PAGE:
Monday, May 07, 2001

Dealers told to be ready for $3 gas


California, Chicago stations contacted

USA Today and The Associated Press

        Shell and Chevron dealers in California and Chicago say they have been told by regional company representatives to get ready for the possibility of $3-a-gallon gasoline this summer.

        Bob Oyster, who owns 26 Shell and Chevron service stations in northern California, says representatives from both companies told him to “be prepared for $3 gasoline the early part of the summer.”

        More than 20 service station owners in California and the Chicago area contacted by USA Today say they also have been told that. The oil company representatives were not specific about which grade of gasoline would be $3, they say.

        Shell representatives say they do not discuss prices. Chevron spokesman Fred Gorell says the company never provides advance notice on pricing to retailers. “Whatever the marketplace does, we will follow. But we don't know where that marketplace is going to go ahead of time,” he says.

        Analyst Trilby Lundberg said U.S. gasoline prices jumped 8.58 cents over the last two weeks to reach an all-time high.

        The nation's average price of gas, including all grades and taxes, was $1.76 per gallon on Friday, up 5 percent from April 20, according to the Lundberg Survey of 8,000 service stations nationwide.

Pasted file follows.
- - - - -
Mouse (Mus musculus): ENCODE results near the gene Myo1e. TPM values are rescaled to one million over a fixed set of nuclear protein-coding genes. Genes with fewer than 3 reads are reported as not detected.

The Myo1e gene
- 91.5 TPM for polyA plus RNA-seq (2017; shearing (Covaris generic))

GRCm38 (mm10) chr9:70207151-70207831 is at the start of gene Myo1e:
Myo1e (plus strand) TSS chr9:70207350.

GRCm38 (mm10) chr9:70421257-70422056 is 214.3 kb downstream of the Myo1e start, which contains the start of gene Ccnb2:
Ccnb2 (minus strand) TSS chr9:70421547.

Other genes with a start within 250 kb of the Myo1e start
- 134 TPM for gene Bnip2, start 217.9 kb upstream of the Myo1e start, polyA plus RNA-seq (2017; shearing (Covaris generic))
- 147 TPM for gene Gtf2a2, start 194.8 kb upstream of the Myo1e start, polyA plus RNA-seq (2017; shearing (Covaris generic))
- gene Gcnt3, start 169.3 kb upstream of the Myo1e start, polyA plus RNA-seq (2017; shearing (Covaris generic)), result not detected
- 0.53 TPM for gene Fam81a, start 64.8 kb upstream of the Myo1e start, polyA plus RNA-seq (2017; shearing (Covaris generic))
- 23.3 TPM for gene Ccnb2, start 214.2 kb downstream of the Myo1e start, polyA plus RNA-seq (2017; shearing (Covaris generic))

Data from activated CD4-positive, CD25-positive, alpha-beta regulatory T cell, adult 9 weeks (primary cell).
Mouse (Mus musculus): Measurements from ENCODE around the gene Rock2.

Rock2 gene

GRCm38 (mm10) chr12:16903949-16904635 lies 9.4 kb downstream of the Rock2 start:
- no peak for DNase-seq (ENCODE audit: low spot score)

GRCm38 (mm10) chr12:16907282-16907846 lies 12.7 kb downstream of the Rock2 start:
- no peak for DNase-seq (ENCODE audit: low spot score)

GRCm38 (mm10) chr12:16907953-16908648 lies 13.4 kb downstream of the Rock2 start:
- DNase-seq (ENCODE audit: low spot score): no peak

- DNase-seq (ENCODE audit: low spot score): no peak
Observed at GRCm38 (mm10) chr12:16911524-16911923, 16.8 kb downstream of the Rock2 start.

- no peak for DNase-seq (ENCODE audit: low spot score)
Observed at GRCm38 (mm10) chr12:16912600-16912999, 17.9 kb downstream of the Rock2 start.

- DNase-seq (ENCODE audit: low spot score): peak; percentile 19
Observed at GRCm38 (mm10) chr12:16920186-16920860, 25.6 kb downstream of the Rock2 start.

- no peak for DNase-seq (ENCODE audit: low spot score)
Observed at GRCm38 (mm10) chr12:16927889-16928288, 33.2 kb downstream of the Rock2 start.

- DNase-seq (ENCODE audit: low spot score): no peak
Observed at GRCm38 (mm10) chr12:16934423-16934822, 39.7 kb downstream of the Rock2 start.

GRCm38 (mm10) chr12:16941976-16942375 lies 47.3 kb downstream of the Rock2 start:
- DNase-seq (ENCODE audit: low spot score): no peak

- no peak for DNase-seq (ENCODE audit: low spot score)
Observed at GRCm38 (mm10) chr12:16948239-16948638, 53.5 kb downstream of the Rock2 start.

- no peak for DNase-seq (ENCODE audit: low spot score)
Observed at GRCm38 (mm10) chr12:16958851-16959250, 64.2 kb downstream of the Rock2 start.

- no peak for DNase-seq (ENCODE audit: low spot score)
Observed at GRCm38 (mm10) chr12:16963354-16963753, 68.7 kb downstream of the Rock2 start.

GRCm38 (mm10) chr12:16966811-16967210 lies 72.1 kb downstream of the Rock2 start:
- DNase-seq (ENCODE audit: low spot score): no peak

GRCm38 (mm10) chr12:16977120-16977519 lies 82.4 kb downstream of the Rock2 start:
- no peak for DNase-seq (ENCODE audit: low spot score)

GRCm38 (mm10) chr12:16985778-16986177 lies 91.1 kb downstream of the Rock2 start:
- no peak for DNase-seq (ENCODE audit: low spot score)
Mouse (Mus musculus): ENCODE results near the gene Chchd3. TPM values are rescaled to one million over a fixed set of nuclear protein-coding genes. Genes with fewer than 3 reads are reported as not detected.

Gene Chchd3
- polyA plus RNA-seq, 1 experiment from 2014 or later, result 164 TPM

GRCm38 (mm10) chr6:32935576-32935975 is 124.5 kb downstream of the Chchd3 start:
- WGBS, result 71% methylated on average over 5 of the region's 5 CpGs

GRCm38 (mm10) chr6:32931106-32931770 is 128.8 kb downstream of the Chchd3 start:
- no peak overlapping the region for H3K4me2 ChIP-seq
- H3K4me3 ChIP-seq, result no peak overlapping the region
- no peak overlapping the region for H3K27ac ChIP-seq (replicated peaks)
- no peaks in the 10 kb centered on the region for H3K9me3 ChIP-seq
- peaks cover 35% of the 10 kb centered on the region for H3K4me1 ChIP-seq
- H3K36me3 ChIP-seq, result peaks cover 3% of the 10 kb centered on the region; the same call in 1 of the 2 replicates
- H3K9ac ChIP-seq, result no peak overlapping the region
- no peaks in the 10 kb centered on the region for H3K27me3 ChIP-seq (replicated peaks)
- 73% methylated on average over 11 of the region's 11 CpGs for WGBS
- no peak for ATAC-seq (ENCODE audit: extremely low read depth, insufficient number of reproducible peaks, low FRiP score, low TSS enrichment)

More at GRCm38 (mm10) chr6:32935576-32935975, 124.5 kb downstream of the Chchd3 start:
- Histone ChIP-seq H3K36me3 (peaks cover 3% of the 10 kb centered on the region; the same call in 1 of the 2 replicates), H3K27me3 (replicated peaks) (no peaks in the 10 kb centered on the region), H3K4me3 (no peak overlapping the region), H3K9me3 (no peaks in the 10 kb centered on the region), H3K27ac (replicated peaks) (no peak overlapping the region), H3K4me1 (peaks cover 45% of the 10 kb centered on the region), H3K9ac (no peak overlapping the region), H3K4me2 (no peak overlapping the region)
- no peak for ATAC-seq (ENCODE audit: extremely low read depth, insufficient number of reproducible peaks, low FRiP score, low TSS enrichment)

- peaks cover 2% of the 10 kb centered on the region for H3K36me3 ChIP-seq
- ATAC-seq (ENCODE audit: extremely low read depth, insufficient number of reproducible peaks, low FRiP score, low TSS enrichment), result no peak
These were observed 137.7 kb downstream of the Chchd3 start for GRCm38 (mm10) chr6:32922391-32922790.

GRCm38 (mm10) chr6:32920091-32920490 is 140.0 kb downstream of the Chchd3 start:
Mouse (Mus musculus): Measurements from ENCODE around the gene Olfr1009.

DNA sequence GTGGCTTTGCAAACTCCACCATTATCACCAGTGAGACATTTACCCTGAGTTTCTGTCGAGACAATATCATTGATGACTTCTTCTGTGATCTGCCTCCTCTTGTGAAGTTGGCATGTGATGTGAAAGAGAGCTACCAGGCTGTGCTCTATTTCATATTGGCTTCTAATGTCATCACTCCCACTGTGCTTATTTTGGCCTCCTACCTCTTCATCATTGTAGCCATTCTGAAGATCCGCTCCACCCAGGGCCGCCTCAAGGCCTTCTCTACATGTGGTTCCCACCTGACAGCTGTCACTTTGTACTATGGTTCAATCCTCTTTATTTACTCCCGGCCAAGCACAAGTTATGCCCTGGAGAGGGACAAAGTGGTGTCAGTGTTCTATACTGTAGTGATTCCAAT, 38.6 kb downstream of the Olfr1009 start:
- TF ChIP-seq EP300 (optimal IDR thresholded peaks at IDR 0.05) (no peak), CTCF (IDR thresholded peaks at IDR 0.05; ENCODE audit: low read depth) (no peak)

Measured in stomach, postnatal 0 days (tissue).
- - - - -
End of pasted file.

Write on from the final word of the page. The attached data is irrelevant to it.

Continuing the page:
The Midwest saw the highest price increase — 13 cents — and prices rose 8 cents for drivers in the West. Those two regions fared worst in part because of the reformulated gasoline they rely on to limit pollution, Ms. Lundberg said.

        Dennis Decota, executive director of the California Service Station and Auto Repair Association, says the state is short on reserves of reformulated gas. “If there were any glitch in production, prices will go through the roof,” he says.

        Some analysts see the case building for a Bush administration rescue. The Environmental Protection Agency has the ability to issue waivers of the reformulated gas regulation. That would help bring down prices. An EPA spokesperson said the agency has not received any waiver requests from refiners.

       



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